A clear result emerges: Foreign aid specific to the health sector does not significantly improve the overall health in recipient countries, even after controlling for GDP and the quality of institutions. Health aid exhibits the correct sign but is statistically insignificant on life expectancy. The sign switches depending on the regression specification for death rate and both immunizations but is statistically insignificant. Health aid on infant mortality enters with the “wrong” sign but remains statistically insignificant. The number of physicians has the most significance throughout the different regression specifications and always enters with the correct sign. GDP and the Fraser freedom index are consistently negative and significant on infant mortality, but do not seem to play a significant role on the other dependent variables. The political freedom index and urban population do not have a significant effect overall on health.

In general, health foreign aid does not have the effect proposed by those who advocate its need to increase human development in developing countries. This table suggests that foreign aid to the health sector is ineffective at improving health in recipient countries. To determine these results more definitively, I implement an instrumental variable estimation to control for reverse causality. Recall that my two instruments for health aid are a two- period lag and a three-period lag of health aid. The first stage results are presented in Appendix A. All exogenous variables that enter into the second stage also enter into the first, including both country and year dummies.

The results of the fixed effects model with instrumental variable estimation are presented in Table 3. The results from this reestimation uniformly confirm my previous results. After controlling for reverse causality, health aid has no significant impact on the health indicators. In three out of the five regressions, health aid enters with the wrong sign on both life expectancy and the death rate, but remains insignificant in all of the regressions. Most of the other control variables are also insignificant on both life expectancy and the death rate. Health aid has the correct sign on infant mortality but is insignificant in all five regressions, while GDP is negatively and significantly impacting infant mortality in two out of three regressions. For example, in regression 1, a 1% increase in GDP per capita would translate into lowering infant mortality by 0.337%. For both measles immunizations and DPT immunizations, health aid has a negative, but insignificant impact. The Fraser freedom index always has a positive and significant impact on these two variables. In all regression specifications, a one unit increase in this index would increase immunizations between 3 and 4%. The number of physicians only matters for a few regression specifications for immunizations. Both the political freedom index and urban population remain insignificant. face=+Bold; Table 3face=-Bold; The Impact of Health Aid on Human Development Indicators (Table omitted. See article image.)

This core analysis supports my baseline specification, suggesting that foreign aid is ineffective at improving human development. Because of the important conclusions to be drawn from this analysis, I implement three different robustness checks to the main specification: (1) the inclusion of additional control variables, (2) a reestimation of the main model replacing health aid with general foreign aid, and (3) a semireduced form of the main model to include lagged aid as an explanatory variable.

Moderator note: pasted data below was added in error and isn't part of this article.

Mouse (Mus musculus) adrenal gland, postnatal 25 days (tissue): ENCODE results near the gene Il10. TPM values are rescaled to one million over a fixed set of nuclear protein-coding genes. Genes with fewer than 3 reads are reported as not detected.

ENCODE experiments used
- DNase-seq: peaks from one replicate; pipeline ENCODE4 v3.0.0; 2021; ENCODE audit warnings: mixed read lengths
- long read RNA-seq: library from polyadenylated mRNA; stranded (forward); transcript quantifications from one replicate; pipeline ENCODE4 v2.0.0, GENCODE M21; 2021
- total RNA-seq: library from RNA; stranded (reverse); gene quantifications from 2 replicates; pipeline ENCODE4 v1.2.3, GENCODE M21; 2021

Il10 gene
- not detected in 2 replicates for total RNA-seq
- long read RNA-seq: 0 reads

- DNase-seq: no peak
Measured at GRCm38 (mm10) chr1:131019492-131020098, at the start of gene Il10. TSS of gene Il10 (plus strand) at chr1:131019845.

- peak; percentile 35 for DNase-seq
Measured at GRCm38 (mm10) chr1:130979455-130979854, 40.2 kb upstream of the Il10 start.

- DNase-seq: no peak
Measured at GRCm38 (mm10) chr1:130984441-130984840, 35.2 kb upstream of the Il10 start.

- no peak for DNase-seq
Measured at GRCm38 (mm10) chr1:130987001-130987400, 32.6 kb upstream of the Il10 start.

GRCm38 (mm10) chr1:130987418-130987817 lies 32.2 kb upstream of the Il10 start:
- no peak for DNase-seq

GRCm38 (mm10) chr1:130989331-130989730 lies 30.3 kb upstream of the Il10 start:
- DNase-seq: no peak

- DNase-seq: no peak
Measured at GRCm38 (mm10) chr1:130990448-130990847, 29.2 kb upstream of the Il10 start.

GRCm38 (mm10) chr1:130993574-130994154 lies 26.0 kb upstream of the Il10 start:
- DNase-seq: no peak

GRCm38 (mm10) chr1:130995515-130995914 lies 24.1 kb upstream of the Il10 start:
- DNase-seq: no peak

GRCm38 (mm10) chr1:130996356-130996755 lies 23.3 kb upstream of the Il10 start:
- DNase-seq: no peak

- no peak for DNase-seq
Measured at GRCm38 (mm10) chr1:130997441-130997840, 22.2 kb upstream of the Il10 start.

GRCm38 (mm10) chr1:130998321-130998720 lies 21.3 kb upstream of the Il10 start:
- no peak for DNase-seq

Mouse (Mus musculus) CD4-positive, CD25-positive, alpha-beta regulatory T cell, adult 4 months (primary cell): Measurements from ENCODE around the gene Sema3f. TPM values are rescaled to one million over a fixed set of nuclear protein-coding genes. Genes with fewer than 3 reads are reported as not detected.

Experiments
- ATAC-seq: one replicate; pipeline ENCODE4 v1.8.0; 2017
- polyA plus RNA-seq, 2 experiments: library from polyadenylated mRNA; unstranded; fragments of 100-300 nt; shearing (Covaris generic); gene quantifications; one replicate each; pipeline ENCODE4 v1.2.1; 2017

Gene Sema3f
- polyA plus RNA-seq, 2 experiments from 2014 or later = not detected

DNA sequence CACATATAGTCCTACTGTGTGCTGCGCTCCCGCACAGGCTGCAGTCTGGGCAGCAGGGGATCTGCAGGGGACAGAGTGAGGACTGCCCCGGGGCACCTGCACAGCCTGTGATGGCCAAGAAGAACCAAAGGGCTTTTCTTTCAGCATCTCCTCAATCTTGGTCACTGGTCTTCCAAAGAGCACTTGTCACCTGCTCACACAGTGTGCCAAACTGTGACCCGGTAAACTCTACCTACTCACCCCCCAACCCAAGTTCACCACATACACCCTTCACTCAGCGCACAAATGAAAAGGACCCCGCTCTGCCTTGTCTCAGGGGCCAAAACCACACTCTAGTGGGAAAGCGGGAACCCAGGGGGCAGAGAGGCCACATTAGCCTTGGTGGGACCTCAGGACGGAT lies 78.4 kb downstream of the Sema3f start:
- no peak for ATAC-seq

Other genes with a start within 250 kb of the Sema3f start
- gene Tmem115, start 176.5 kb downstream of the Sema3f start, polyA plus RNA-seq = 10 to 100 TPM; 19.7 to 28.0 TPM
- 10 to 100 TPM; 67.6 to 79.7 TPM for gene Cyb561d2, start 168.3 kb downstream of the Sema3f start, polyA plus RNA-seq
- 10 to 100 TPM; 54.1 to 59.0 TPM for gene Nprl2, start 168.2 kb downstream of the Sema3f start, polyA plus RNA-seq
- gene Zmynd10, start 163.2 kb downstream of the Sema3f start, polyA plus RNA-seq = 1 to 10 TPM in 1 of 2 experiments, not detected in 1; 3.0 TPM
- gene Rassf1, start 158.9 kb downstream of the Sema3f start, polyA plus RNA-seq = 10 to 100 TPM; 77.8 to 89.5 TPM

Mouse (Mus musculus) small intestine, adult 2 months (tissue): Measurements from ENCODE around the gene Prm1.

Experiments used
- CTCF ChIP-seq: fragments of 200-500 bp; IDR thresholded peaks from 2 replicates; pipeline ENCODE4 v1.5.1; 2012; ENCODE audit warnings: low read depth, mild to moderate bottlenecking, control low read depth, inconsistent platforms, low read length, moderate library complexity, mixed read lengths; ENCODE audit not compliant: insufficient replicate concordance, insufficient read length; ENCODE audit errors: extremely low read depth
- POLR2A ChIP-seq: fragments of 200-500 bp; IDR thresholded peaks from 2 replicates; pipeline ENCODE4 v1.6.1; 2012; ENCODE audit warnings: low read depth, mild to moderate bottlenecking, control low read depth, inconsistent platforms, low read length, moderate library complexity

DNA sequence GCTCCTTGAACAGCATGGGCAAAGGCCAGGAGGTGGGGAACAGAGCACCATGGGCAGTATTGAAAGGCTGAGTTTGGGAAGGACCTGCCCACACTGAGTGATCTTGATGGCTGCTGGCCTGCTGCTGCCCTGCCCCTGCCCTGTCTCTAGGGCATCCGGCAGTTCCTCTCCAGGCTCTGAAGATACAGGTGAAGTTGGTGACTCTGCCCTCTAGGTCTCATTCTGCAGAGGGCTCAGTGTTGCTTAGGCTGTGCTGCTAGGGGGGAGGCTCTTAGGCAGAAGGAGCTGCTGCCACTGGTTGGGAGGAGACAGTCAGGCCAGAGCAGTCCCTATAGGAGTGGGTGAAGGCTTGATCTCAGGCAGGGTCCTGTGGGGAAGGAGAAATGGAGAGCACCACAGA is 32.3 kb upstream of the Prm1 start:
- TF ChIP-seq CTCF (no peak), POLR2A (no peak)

face=+Bold; 4. Robustness Checksface=-Bold;

To ensure the validity of the previous results, I provide three robustness checks. Because of data restrictions in the panel regressions, the analysis is limited in control variables. To relax this restriction, I constructed a limited data set from my original to allow the inclusion of two additional controls that were not in the previous regressions. The second robustness check replaces foreign aid to the health sector with general foreign aid. The third check provides support that my instruments are valid by running the model with lagged aid as an explanatory variable. All robustness checks confirm my original results. The results from the robustness checks are omitted to save space, but they are available from the author on request.

face=+Bold; Robustness Check 1: Additional Control Variablesface=- Bold;

The five regressions from the main fixed effects model with instrumental variable estimation are reestimated to allow for additional controls to provide a robustness check. Because of data restrictions, factors that could be affecting human development were not included previously. Therefore, I create a smaller data set to allow for the inclusion of two more control variables that could significantly affect human development. Because of data limitations, the inclusion of these additional controls significantly lowers the number of observations. Private health expenditures and the prevalence of HIV are included in this specification. Private spending on health should play a vital role on the health indicators in the analysis. Also, one would expect that the HIV epidemic that exists in many developing countries would significantly affect human development.

The results support my previous two estimations, even after the inclusion of additional control variables. This continues to suggest that foreign aid to the health sector is not a strong determinant of human development. Most of the other control variables lose significance in this specification.

face=+Bold; Robustness Check 2: Replacing Health Aid with Overall Foreign Aidface=-Bold;